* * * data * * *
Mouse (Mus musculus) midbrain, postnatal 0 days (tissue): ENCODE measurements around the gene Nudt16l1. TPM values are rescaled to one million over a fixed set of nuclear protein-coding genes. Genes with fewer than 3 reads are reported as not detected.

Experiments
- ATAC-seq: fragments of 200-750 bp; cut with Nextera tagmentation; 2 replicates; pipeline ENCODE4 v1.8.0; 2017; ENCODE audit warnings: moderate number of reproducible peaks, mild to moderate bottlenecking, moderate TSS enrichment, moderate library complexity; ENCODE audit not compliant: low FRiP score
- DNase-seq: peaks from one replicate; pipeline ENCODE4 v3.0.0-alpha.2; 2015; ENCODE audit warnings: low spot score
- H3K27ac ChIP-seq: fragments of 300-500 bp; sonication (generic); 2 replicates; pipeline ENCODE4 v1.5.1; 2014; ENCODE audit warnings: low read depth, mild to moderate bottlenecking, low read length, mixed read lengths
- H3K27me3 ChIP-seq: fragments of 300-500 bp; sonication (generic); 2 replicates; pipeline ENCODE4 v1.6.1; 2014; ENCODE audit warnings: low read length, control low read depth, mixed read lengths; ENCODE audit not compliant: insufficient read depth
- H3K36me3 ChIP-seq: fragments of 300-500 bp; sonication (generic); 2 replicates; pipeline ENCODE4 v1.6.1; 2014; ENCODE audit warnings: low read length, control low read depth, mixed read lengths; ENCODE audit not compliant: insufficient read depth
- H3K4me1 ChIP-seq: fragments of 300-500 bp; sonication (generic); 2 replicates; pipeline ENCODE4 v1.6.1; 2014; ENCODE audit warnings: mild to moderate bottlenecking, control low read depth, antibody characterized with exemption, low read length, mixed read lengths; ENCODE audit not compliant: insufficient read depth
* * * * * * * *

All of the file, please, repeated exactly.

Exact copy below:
Mouse (Mus musculus) midbrain, postnatal 0 days (tissue): ENCODE measurements around the gene Nudt16l1. TPM values are rescaled to one million over a fixed set of nuclear protein-coding genes. Genes with fewer than 3 reads are reported as not detected.

Experiments
- ATAC-seq: fragments of 200-750 bp; cut with Nextera tagmentation; 2 replicates; pipeline ENCODE4 v1.8.0; 2017; ENCODE audit warnings: moderate number of reproducible peaks, mild to moderate bottlenecking, moderate TSS enrichment, moderate library complexity; ENCODE audit not compliant: low FRiP score
- DNase-seq: peaks from one replicate; pipeline ENCODE4 v3.0.0-alpha.2; 2015; ENCODE audit warnings: low spot score
- H3K27ac ChIP-seq: fragments of 300-500 bp; sonication (generic); 2 replicates; pipeline ENCODE4 v1.5.1; 2014; ENCODE audit warnings: low read depth, mild to moderate bottlenecking, low read length, mixed read lengths
- H3K27me3 ChIP-seq: fragments of 300-500 bp; sonication (generic); 2 replicates; pipeline ENCODE4 v1.6.1; 2014; ENCODE audit warnings: low read length, control low read depth, mixed read lengths; ENCODE audit not compliant: insufficient read depth
- H3K36me3 ChIP-seq: fragments of 300-500 bp; sonication (generic); 2 replicates; pipeline ENCODE4 v1.6.1; 2014; ENCODE audit warnings: low read length, control low read depth, mixed read lengths; ENCODE audit not compliant: insufficient read depth
- H3K4me1 ChIP-seq: fragments of 300-500 bp; sonication (generic); 2 replicates; pipeline ENCODE4 v1.6.1; 2014; ENCODE audit warnings: mild to moderate bottlenecking, control low read depth, antibody characterized with exemption, low read length, mixed read lengths; ENCODE audit not compliant: insufficient read depth